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Key departmental publications, e.g. annual reports, budget papers and program guidelines are available in our online archive.

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Multiple use management in the Australian marine environment: principles, definitions and elements

A report commissioned by Environment Australia June 1997

Commonwealth of Australia
ISBN 0 642 54518 9

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Executive summary

Australia is responsible for over 16 million square kilometres of ocean-one of the world's biggest ocean territories, twice the size of our continental landmass, rich in biodiversity, yet largely unexplored.

The territory includes an 11 million square kilometre Exclusive Economic Zone, and our management responsibilities create an opportunity to generate significant new wealth, as well as an obligation to ensure sustainable development.

The Commonwealth Government's Oceans Policy recognises the importance of a multiple-use and cooperative approach to achieve these objectives.

Multiple use management is underpinned by four fundamental principles-ecosystem integrity; wealth generation and resource use; equity; and participatory decision making. The successful implementation of multiple use management will require marine environment stakeholders to meet objectives and performance measures based on these principles. Success will also require strong scientific support for decision making and in the operational use of performance measures.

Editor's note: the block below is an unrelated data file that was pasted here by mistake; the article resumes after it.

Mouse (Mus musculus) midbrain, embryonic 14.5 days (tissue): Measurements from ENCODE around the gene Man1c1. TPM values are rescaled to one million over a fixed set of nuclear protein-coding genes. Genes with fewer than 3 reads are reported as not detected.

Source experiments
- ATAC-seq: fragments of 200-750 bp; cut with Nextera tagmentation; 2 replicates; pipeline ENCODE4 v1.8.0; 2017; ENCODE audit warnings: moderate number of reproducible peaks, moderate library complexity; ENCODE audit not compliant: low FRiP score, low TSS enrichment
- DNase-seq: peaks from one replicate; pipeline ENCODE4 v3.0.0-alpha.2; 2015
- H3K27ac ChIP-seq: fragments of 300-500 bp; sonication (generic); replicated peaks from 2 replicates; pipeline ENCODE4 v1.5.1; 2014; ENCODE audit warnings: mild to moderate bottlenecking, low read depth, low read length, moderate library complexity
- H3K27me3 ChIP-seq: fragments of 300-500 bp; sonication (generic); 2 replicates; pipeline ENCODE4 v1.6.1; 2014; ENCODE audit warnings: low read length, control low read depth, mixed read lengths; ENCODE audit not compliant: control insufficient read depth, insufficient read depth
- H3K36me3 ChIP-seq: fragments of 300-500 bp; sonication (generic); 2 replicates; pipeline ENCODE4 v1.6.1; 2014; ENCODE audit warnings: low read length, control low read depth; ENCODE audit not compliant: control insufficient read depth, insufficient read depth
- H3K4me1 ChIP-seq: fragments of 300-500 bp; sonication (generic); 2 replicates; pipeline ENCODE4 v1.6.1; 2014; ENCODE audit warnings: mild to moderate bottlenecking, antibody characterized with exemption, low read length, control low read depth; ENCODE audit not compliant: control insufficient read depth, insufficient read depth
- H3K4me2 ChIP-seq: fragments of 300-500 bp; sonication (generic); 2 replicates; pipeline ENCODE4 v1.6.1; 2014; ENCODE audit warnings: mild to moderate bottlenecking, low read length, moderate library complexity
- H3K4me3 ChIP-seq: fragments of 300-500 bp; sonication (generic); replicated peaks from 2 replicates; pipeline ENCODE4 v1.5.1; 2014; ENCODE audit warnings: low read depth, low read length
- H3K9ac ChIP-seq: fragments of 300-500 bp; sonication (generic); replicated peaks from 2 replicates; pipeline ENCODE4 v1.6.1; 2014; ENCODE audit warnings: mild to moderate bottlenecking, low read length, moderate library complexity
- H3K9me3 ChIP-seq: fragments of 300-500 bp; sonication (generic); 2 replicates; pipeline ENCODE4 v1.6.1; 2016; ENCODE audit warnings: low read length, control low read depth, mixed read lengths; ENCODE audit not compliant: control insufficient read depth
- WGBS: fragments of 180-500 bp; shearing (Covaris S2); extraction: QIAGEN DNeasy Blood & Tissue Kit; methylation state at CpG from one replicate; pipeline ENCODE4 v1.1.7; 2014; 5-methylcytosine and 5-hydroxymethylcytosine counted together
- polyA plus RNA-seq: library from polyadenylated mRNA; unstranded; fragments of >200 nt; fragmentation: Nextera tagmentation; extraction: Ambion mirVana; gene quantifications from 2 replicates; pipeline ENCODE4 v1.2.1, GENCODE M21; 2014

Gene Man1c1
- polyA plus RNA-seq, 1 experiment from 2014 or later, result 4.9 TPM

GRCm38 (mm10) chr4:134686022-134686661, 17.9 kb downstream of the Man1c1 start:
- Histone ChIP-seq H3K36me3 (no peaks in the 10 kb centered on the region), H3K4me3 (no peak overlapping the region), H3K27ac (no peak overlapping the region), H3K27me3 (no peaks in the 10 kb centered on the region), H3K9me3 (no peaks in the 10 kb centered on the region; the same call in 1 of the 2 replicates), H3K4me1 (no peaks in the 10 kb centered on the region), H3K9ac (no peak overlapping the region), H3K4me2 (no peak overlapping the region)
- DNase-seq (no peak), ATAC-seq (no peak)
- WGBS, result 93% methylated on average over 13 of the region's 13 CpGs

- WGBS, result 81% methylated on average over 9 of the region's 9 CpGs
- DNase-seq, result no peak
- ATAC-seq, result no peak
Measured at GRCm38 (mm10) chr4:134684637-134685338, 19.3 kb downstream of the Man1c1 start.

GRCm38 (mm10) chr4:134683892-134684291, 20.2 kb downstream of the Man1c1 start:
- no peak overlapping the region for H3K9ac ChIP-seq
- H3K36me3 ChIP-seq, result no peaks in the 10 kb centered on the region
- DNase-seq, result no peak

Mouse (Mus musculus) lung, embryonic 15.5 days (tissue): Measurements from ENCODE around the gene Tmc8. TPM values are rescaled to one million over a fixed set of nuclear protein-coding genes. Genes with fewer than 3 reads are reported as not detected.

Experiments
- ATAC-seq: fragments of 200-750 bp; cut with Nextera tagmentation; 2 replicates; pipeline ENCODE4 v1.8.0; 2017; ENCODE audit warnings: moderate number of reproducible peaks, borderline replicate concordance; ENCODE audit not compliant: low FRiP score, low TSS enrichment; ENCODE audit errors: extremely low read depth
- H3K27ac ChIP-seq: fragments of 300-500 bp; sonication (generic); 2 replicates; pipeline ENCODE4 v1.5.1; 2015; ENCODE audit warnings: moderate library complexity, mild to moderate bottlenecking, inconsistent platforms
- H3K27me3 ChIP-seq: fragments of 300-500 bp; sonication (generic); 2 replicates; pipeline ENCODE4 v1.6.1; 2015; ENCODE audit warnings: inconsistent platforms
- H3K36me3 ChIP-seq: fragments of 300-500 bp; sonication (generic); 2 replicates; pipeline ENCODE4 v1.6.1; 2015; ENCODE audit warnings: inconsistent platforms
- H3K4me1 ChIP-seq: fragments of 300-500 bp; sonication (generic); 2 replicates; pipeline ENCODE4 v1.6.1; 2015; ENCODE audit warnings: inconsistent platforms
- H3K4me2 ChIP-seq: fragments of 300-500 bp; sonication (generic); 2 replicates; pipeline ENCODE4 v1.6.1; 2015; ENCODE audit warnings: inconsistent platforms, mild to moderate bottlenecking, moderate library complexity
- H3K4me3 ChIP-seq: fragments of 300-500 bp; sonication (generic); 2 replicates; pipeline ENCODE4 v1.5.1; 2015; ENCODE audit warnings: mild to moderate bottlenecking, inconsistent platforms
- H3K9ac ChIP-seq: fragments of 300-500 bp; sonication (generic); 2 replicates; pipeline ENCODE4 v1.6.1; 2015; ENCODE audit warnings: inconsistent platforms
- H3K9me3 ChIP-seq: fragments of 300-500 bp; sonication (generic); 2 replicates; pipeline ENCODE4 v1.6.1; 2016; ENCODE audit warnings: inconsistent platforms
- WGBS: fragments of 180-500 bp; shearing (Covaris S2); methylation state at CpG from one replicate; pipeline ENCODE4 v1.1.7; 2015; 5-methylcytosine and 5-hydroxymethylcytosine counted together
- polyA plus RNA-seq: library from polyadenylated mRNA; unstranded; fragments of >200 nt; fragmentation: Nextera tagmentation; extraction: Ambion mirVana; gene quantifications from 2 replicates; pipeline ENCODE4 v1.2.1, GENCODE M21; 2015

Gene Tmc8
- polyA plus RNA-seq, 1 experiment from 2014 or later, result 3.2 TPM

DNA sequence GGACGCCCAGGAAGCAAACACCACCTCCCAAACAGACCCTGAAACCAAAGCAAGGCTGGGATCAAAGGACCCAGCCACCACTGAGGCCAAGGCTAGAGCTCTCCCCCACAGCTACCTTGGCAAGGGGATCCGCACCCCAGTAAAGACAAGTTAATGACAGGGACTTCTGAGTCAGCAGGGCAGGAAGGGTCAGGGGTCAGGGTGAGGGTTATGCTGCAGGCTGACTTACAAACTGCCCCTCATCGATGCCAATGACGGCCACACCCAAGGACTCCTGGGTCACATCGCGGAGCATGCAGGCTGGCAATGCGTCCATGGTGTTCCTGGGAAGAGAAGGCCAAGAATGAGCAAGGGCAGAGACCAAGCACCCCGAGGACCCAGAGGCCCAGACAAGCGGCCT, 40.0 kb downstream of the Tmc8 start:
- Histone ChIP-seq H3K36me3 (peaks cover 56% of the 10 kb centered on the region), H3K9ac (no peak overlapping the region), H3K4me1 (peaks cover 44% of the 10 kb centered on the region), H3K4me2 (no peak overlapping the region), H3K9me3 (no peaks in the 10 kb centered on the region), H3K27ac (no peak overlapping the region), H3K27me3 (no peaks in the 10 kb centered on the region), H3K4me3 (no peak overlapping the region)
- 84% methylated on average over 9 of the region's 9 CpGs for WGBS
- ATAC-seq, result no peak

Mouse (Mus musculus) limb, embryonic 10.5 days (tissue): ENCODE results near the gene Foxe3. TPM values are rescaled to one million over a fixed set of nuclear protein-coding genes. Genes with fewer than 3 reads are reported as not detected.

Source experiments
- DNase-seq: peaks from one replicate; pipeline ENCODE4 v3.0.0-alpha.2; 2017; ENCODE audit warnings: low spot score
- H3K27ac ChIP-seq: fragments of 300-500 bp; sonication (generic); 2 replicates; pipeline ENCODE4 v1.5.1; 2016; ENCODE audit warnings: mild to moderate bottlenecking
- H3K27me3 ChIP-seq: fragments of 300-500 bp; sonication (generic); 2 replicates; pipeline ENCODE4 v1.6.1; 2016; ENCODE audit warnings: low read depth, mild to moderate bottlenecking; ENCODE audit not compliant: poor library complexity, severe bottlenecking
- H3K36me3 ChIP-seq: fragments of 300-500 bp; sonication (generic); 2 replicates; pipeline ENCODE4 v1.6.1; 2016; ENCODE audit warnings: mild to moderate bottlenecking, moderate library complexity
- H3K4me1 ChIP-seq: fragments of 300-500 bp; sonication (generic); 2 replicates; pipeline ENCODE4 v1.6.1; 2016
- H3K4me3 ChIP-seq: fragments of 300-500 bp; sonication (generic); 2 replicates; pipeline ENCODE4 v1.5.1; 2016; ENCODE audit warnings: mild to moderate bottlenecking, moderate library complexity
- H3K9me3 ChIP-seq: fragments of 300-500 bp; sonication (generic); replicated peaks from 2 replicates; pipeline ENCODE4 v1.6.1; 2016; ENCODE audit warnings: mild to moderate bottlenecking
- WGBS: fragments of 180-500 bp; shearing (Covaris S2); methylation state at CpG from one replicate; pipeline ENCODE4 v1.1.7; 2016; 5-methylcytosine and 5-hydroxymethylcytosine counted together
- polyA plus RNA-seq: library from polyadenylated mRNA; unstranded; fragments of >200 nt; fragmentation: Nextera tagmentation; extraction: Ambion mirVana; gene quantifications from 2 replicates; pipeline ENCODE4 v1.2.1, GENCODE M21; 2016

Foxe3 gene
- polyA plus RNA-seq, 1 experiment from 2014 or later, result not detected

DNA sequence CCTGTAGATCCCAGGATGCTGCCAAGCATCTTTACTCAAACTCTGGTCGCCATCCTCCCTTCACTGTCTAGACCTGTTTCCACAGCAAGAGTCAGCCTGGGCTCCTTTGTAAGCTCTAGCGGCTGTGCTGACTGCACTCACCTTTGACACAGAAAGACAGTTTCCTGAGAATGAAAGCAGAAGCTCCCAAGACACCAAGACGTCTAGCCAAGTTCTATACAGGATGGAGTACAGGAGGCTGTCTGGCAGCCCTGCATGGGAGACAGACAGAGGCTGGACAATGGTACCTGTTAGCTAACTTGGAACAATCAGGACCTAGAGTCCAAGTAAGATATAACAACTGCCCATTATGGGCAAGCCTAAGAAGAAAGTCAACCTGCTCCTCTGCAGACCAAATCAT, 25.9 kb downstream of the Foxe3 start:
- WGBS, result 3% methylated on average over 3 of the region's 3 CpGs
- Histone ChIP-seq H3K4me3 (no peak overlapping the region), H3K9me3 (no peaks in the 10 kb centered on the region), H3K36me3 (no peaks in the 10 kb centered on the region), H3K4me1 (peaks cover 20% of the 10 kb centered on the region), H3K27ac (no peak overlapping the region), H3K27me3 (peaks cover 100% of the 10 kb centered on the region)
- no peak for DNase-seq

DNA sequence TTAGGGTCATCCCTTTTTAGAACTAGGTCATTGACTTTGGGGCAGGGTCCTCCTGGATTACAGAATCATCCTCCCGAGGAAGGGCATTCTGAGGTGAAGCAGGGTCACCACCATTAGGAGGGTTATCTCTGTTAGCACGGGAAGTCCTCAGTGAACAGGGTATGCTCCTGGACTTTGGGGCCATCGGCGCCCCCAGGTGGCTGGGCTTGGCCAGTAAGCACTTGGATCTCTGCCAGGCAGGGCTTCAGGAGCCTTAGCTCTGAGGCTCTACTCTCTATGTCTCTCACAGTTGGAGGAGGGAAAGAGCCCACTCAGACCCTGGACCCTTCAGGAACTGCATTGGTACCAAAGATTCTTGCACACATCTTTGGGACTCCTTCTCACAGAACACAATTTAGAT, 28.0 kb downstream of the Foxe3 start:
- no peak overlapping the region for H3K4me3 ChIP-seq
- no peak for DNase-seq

Effective long-term multiple use management will also require the establishment of appropriate legislative and operational frameworks.

The present fragmented approach to management of the marine environment and its resources lacks a single framework that integrates social, environmental and economic goals, and has resulted in a 'tyranny of small decisions' in which a range of governments and agencies hold often overlapping and sometimes conflicting responsibilities and jurisdiction.

Existing marine sector legislation needs to be reviewed and rationalised to identify gaps and overlaps, and steps should be taken towards establishing a consultative framework to facilitate communication and harmonise management arrangements between governments and interest groups.

Complicating the establishment of an overarching framework is the fact that ecosystems are inherently spatially-structured, and the application of multiple use management principles will inevitably be regionally-based. Key considerations in the practical application of multiple use management are:

Appropriate technical methods exist that could be developed to support this.Many competing activities take place in the marine environment. They include:

Multiple use management offers the most satisfactory approach to achieving an ecologically sustainable balance of outcomes across the broad range of uses and users of Australia's marine environment.